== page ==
'Oumuamua is long gone, but it's still leaving scientists guessing. A new explanation proposes that the strange object was a "monstrous fluffy dust aggregate" produced by a busted-up comet.
Interstellar travel is the ability to travel between stars in the exploration of space. In science fiction, interstellar travel is often depicted as faster-than-light, such as warp drive on "Star Trek" or light speed in "Star Wars," but research is underway to build robotic probes for Alpha Centauri (as in the Breakthrough Starshot project), and to develop hibernation systems, generation ships and other long-duration space technology needed to one day send astronauts to other stars. Learn more about interstellar travel and technology.
Space.com's editors present a reading list for space and sci-fi lovers, as well as children who are interested in astronomy and spaceflight.
The proposed "Interstellar Probe" mission would aim to reach 90 billion miles (145 billion kilometers) from the sun, pushing the limits of engineering know-how and space technology.
A search for radio signals coming from 'Oumuamua, the mysterious visitor from afar that zoomed through the inner solar system last fall, came up empty, a new study reports.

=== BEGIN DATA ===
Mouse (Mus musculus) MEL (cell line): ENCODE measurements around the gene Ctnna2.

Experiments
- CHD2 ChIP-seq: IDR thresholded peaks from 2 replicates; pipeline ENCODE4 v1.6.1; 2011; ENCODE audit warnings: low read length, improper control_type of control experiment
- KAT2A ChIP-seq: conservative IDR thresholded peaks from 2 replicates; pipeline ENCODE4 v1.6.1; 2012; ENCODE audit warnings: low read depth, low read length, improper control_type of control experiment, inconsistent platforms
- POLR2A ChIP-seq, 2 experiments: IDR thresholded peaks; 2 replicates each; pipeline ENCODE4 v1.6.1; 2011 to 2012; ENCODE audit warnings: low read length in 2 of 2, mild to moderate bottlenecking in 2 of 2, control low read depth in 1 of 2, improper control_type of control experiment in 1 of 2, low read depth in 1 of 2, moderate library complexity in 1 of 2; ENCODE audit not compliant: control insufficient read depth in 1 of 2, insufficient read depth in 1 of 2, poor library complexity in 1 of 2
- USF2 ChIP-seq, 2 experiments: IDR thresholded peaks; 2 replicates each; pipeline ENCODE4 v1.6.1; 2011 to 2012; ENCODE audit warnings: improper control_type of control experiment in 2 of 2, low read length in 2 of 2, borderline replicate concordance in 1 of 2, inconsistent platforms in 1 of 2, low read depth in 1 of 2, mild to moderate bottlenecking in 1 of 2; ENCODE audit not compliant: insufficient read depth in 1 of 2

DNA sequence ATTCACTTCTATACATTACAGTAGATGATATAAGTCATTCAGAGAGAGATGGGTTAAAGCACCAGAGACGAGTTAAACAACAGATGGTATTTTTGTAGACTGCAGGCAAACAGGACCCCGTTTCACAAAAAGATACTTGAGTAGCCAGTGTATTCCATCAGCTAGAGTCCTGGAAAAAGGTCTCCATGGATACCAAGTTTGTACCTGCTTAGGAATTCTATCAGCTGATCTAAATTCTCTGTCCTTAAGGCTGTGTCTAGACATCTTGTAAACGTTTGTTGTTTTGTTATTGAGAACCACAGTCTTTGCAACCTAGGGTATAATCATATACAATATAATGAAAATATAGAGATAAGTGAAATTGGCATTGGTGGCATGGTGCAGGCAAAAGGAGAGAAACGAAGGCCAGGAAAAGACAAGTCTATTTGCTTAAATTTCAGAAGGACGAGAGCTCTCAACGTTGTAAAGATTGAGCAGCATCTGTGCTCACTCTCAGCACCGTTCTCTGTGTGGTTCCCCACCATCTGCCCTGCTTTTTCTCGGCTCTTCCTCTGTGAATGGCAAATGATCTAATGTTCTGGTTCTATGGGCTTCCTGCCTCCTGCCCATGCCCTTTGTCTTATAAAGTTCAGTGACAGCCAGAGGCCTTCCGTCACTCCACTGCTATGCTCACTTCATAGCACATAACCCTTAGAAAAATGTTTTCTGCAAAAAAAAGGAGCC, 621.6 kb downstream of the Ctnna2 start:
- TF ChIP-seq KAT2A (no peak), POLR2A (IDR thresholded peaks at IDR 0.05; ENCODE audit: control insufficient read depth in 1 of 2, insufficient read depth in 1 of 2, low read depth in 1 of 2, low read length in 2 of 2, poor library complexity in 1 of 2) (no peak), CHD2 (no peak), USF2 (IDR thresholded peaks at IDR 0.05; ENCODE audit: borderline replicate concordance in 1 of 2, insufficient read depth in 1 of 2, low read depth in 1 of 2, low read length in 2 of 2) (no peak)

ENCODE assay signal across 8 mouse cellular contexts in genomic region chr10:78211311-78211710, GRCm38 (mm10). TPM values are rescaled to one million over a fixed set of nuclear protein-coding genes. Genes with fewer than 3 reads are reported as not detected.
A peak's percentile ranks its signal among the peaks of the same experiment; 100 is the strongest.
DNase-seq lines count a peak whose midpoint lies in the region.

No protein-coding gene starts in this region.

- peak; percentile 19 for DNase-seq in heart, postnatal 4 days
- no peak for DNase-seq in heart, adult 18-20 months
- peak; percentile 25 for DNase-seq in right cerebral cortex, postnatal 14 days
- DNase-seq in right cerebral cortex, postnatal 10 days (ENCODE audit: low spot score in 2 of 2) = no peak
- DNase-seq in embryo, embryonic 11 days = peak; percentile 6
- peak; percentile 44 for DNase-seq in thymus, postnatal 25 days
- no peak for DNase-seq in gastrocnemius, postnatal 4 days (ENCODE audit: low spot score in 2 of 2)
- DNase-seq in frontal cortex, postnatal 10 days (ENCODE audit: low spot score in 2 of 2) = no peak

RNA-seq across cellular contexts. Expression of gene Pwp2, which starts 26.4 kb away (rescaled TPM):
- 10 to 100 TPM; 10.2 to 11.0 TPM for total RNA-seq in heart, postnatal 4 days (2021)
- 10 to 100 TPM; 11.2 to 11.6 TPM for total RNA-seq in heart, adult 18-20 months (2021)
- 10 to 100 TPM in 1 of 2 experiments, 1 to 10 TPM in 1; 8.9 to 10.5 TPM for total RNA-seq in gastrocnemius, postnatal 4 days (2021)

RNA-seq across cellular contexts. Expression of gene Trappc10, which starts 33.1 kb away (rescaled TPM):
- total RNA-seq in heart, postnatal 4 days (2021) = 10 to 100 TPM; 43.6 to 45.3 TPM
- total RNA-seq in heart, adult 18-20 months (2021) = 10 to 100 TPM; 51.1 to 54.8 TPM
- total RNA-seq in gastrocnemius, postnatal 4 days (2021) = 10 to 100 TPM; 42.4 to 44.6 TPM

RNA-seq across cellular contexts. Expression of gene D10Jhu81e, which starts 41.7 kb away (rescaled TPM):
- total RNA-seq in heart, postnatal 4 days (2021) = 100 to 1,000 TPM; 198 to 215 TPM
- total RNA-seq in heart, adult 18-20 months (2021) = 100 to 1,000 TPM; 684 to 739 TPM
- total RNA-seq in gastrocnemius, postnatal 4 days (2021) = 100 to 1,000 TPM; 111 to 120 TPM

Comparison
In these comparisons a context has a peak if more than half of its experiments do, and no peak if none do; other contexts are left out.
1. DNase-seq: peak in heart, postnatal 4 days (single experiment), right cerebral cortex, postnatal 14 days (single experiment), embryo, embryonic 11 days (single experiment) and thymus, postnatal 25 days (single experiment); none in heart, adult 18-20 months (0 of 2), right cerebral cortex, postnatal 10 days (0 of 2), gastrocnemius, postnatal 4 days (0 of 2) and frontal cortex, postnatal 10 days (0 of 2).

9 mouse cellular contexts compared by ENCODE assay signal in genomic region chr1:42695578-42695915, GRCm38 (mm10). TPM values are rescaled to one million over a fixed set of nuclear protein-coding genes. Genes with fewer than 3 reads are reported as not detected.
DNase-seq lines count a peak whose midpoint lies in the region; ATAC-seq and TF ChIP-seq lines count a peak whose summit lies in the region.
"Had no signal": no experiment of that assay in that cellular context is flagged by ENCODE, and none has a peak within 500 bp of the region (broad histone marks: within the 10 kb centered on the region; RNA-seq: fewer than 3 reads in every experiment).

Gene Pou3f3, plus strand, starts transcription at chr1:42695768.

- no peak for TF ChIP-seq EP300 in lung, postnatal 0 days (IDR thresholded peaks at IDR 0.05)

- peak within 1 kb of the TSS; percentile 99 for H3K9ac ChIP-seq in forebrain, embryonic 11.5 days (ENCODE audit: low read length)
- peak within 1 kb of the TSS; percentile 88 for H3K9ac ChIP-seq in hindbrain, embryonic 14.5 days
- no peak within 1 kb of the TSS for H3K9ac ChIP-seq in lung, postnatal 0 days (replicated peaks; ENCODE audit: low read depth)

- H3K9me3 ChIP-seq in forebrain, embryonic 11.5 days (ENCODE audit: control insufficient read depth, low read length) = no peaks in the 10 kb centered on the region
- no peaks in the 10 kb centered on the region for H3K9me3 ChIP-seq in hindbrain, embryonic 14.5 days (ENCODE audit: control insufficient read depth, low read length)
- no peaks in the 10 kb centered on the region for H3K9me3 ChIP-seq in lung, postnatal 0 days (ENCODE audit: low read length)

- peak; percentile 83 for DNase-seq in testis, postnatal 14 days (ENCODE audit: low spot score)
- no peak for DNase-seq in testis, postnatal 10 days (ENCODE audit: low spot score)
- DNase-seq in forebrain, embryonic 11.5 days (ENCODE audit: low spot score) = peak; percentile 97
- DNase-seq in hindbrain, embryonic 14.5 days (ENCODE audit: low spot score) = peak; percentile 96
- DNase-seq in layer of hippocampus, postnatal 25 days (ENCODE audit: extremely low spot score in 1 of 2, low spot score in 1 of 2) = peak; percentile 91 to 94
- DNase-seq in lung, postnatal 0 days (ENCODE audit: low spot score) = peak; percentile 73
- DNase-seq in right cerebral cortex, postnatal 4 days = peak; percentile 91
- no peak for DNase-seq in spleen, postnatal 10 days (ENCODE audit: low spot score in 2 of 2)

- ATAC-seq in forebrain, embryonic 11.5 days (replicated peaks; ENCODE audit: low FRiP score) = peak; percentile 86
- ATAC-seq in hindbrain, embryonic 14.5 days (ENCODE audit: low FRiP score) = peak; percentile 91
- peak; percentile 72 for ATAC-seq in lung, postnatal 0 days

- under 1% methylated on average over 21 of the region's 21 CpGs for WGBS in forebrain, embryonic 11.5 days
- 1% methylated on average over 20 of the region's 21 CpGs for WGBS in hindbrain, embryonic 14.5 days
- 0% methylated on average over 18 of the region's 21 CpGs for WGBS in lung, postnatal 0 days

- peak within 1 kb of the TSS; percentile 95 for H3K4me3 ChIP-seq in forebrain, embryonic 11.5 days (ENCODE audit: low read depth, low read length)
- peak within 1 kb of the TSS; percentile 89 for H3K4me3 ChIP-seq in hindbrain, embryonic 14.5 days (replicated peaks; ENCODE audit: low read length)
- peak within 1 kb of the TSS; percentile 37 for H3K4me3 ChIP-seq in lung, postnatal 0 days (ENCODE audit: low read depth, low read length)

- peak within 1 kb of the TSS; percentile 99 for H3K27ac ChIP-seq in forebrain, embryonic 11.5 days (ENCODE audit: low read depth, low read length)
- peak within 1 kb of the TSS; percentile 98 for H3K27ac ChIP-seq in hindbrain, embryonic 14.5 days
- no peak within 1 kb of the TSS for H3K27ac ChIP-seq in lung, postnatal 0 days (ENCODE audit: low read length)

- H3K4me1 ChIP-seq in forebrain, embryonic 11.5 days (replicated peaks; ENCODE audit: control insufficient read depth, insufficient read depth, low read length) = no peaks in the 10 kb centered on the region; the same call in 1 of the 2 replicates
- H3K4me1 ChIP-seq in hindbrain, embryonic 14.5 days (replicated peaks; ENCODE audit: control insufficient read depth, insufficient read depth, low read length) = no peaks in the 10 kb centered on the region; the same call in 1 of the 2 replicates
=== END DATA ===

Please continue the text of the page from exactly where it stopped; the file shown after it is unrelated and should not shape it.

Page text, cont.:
Going, going — nope, it's still just going, NASA says of its Voyager 2 probe, which the agency realized was approaching the edge of the solar system back in early October.
Ever since astronomers first spotted their first-ever object from beyond our solar system, it has offered more questions than answers — what is it? Where did it come from? Why is it so darn weird?
Another interstellar asteroid has been spotted in our solar system — and this one is not a visitor but a long-term resident, a new study reports.
A pair of astronomers has mapped the 3D structure of an interstellar cloud in a surprising way: They watched it "sing" with magnetic vibrations.
How hard is it to hop to the nearest star system or soar across the galaxy? A typical "Star Trek" or "Star Wars" movie makes it look easy.
The solar system recently received its first interstellar visitor, 'Oumuamua, and researchers have now suggested a plan for a mission to meet the next guest from another star.
Some distant objects in our solar system bear the gravitational imprint of a small star's close flyby 70,000 years ago, a new study suggests.
Our solar system's first known interstellar visitor is likely even more alien than previously imagined, a new study suggests.